Chilean football has temporarily come to a halt in the wake of the terrible earthquake that recently brought devastation and tragedy to many parts of the country.
The disaster has led to the suspension of the national Apertura championship, the cancellation of last Wednesday’s 2010 FIFA World Cup South Africa™ warm-up matches between La Roja and Korea DPR and Costa Rica, and the closure of several stadiums around the country due to serious structural damage.
The Chilean football family, many members of which experienced the earthquake at first hand, has been spurred into action, however, responding to the crisis en masse and demonstrating its heartfelt support and solidarity.
'Everything started to shake'
The earthquake, which measured 8.8 on the Richter scale, proved a terrifying experience for Juan Antonio Pizzi, the Argentinian coach of Santiago Morning and a former striker with Barcelona, Tenerife and his adopted Spain.
“I was asleep and all of a sudden everything started to shake,” he says, recalling the dramatic events of Saturday 27 February. “After another 20 seconds the electricity went, there was this terrible noise and everything started falling over. It was deafening and I was lying there thinking ‘What’s coming next?’ It went on and on and I just curled up in a corner of the room and waited.”
If anything, his compatriot Ruben Dario Gigena, the Santiago Wanderers forward, endured an even more terrifying night. “The earthquake woke me up and the first thing I did was to go to my children’s room,” he recalls. “I took them in my arms and, as there were bits of ceiling falling on top of us, I decided to jump from the fourth floor. It was horrendous.”
Chilean footballers plying their trade in Argentina, on the other side of the Andes, have not been lacking in support from their clubs, team-mates and fans. This weekend’s games were prefaced by a minute’s silence, and football followers in La Plata and Buenos Aires chanted “Chilean, Chilean” in homage to Alvaro Ormeno of Gimnasia y Esgrima and Boca Juniors midfielder Gary Medel, both of whom were reduced to tears by the emotional tributes.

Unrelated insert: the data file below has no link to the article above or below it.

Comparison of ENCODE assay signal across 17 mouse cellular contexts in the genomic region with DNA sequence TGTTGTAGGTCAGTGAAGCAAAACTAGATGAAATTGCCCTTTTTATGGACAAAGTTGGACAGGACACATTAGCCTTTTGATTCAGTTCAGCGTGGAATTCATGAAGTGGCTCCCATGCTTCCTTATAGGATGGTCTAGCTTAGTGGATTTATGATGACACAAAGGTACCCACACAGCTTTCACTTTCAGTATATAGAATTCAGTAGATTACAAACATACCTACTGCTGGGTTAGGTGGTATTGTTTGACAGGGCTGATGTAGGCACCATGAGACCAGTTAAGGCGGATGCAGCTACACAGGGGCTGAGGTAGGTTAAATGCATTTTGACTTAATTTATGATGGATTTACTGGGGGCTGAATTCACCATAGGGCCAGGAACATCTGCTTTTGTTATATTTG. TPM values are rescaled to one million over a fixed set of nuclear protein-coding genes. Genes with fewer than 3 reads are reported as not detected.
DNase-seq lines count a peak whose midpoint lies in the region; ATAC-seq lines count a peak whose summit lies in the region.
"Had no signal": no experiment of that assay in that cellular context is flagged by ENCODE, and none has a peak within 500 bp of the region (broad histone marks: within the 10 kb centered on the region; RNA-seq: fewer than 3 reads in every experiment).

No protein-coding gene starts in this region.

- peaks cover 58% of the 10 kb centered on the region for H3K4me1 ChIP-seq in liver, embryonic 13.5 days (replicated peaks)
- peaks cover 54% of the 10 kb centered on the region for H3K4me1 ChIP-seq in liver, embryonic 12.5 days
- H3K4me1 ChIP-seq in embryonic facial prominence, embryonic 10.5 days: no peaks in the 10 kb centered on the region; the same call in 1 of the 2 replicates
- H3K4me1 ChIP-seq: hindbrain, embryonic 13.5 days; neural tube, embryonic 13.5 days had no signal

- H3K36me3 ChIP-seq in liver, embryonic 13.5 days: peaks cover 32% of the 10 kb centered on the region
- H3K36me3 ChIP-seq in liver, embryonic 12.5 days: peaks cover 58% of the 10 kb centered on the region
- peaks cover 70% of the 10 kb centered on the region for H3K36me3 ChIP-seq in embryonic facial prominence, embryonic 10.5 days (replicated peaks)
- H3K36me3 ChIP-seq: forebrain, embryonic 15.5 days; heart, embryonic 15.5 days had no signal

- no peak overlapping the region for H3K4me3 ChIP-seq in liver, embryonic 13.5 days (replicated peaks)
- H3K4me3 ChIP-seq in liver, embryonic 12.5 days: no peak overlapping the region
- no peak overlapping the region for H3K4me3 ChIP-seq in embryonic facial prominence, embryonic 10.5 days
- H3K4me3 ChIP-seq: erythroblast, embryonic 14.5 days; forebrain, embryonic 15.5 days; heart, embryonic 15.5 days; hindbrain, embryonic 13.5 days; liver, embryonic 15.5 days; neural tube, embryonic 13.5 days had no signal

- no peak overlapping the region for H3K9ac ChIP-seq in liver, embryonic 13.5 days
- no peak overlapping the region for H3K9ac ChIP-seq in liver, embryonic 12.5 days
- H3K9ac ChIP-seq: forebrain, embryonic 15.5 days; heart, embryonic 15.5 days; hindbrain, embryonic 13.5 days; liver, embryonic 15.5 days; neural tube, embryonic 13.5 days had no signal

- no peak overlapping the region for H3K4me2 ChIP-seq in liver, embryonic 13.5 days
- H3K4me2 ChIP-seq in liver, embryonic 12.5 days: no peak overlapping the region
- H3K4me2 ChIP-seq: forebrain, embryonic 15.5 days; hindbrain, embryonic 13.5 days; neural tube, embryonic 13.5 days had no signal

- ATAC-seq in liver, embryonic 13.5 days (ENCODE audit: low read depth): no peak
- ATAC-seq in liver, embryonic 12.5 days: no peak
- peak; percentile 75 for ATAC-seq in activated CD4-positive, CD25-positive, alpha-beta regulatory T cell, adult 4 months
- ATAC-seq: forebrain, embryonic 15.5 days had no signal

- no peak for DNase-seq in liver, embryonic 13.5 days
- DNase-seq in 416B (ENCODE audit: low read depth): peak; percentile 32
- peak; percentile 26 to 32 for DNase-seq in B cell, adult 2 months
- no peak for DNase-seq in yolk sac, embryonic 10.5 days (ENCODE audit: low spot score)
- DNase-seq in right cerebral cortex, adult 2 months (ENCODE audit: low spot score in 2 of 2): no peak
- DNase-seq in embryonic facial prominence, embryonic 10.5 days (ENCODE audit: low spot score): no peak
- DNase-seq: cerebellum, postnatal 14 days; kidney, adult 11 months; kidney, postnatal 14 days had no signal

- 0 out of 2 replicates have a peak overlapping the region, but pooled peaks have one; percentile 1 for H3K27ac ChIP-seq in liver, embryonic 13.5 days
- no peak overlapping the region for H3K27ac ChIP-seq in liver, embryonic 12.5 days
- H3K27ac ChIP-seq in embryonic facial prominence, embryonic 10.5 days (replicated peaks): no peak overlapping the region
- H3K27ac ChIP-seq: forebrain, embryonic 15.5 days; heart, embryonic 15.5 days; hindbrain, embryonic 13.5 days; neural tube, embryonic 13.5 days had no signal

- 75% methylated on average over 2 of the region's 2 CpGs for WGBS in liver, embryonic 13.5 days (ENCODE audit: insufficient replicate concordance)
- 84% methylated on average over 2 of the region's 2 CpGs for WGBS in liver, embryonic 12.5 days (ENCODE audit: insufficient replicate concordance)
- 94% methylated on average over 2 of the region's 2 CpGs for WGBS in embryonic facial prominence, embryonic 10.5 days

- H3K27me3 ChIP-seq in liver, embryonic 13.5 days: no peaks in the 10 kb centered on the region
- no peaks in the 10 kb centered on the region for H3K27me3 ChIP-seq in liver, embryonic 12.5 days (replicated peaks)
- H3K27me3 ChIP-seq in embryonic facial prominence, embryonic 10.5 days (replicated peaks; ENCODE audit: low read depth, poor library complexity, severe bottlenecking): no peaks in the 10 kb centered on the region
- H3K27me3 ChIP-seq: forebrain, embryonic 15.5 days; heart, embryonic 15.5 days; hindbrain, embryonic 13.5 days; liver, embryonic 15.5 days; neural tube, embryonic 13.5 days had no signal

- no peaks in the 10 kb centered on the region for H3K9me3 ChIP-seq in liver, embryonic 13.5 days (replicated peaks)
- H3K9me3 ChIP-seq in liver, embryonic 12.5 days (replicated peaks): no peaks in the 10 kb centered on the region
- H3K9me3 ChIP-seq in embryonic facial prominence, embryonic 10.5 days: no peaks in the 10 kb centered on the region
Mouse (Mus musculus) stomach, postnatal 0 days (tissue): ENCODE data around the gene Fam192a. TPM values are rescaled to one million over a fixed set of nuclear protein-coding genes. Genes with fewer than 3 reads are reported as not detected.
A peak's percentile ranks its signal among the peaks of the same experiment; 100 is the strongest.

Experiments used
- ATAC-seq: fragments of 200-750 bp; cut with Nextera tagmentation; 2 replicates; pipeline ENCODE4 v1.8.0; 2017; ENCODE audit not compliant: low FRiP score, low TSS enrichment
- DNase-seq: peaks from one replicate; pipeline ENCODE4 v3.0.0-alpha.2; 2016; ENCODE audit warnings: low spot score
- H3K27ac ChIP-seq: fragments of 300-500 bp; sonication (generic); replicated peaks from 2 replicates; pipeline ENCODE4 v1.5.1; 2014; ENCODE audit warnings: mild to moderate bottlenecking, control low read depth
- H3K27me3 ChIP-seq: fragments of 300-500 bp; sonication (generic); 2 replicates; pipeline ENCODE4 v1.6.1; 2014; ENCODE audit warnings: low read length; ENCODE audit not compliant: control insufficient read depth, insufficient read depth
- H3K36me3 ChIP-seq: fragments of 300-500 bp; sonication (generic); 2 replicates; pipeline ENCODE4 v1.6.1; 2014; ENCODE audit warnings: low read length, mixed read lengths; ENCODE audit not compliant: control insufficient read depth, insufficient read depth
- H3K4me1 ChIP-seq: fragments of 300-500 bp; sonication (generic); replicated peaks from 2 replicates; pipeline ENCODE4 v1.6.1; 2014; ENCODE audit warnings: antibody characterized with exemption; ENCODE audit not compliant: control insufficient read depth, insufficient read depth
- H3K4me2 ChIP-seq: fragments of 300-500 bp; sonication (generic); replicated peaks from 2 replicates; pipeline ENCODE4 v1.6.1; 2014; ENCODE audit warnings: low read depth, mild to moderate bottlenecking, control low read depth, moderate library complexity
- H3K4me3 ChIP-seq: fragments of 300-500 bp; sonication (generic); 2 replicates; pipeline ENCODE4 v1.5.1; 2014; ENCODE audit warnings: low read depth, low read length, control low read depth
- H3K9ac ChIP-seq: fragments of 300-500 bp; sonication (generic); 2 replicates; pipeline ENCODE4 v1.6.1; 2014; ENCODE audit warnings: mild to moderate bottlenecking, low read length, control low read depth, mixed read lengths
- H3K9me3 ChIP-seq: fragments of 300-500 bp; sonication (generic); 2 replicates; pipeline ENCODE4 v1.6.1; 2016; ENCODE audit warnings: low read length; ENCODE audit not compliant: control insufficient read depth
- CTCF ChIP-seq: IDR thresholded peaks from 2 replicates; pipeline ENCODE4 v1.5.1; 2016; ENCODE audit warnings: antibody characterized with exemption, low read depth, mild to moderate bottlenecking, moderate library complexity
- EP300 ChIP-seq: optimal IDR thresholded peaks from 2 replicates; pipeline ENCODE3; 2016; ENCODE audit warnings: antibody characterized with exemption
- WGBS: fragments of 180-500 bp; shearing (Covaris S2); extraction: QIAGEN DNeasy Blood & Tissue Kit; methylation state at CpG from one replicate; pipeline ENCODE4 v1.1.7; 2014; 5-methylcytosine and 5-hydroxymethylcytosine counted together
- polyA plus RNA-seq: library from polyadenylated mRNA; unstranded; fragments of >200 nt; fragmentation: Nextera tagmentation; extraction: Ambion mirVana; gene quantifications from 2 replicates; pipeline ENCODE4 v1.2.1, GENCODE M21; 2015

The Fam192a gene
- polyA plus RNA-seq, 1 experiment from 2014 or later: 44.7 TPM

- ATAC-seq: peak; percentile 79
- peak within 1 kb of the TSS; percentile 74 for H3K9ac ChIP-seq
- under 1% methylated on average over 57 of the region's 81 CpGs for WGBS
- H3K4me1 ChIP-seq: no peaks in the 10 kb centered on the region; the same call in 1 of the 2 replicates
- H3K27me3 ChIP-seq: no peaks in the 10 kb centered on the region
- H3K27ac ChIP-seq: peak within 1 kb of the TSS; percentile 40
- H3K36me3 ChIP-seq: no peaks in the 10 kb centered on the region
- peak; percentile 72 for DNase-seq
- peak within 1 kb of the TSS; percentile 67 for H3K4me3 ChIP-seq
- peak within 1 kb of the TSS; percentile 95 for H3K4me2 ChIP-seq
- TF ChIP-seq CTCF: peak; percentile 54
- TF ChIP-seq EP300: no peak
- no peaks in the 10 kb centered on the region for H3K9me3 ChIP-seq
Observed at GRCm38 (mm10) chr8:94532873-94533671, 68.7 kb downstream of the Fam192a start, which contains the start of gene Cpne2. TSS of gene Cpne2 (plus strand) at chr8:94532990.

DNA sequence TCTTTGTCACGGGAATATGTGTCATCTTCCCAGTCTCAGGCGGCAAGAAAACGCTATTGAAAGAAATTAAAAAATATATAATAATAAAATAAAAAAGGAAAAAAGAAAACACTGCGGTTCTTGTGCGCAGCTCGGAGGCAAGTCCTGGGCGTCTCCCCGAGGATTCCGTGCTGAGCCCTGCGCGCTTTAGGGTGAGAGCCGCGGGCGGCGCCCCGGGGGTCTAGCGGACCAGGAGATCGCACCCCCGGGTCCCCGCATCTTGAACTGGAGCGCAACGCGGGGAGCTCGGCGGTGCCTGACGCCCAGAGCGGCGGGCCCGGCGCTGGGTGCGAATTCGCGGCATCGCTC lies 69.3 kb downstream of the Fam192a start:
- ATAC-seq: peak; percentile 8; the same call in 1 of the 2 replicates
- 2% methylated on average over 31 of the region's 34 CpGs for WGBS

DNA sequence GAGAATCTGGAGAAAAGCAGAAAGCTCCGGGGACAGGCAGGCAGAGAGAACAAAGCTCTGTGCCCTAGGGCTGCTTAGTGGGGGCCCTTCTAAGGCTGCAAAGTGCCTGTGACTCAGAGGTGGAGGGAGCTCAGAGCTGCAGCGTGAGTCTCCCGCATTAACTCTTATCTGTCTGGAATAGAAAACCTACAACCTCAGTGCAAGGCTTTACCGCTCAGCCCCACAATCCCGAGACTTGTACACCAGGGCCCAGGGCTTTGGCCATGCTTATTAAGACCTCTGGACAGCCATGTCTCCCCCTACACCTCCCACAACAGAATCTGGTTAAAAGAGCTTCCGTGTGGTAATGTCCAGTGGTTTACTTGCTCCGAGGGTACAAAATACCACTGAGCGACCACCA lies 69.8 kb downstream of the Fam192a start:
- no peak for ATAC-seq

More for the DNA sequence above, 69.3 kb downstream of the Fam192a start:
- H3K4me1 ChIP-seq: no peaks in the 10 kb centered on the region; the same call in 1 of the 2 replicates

'Bielsa, do it for us!'
Chile make their South Africa 2010 debut against Honduras in Nelspruit on 16 June, a game for which they should need little motivating, given the current circumstances. The situation is reminiscent of the one faced by Mexico’s players at the 1986 FIFA World Cup Mexico. In September 1985, just a few months before the tournament began, the country was hit by an earthquake measuring 8.1 on the Richter scale, with widespread destruction being caused in Mexico City.
Paying a visit to the coastal city of Constitucion at the weekend, La Roja coach Marcelo Bielsa offered his support to local residents, who had also had to contend with the effects of a devastating tsunami following the earthquake. Chatting to townsfolk, the Argentinian was able to see for himself the sense of expectation that Chile’s qualification for South Africa 2010 has generated, a sense of expectation heightened by La Roja’s second-place finish in the CONMEBOL Zone behind Brazil. “Bielsa, do it for us,” shouted the locals as he went on his way.
The sizeable contingent of Chilean footballers in Europe have also been getting involved in fundraising campaigns. Parma midfielder Luis Jimenez is spearheading a charity initiative that is raising money by auctioning shirts worn by the stars of calcio. Other Chilean exiles doing their bit include Zaragoza goalscorer Humberto Suazo, Roma midfielder David Pizarro, and Hector Mancilla, who plays his club football for Toluca of Mexico.
Back home meanwhile, the Chilean National Professional Football Association (ANFP) has announced the suspension of the Apertura championship. The plan is for a league comprising two rounds to be played through to the end of the year, though the fight for points and silverware is the last thing on the minds of the country’s footballing fraternity, which has made rebuilding the country its No1 priority.
The National Professional Footballers’ Union (SIFUP) is currently coordinating a series of activities and friendlies to raise money, and the country’s clubs are also getting into the spirit of things. 2009 Apertura champions Universidad de Chile have come up with a scheme whereby fans can go along to training sessions and have photos taken with their heroes in exchange for food, while Santiago rivals Colo Colo have already collected nearly 30 tons of food with a similar initiative.
The ball might be out of play at the moment but that does not mean to say Chilean football is out of action, displaying its heart and commitment to its compatriots by putting the usual everyday concerns of results, points and transfers firmly to one side.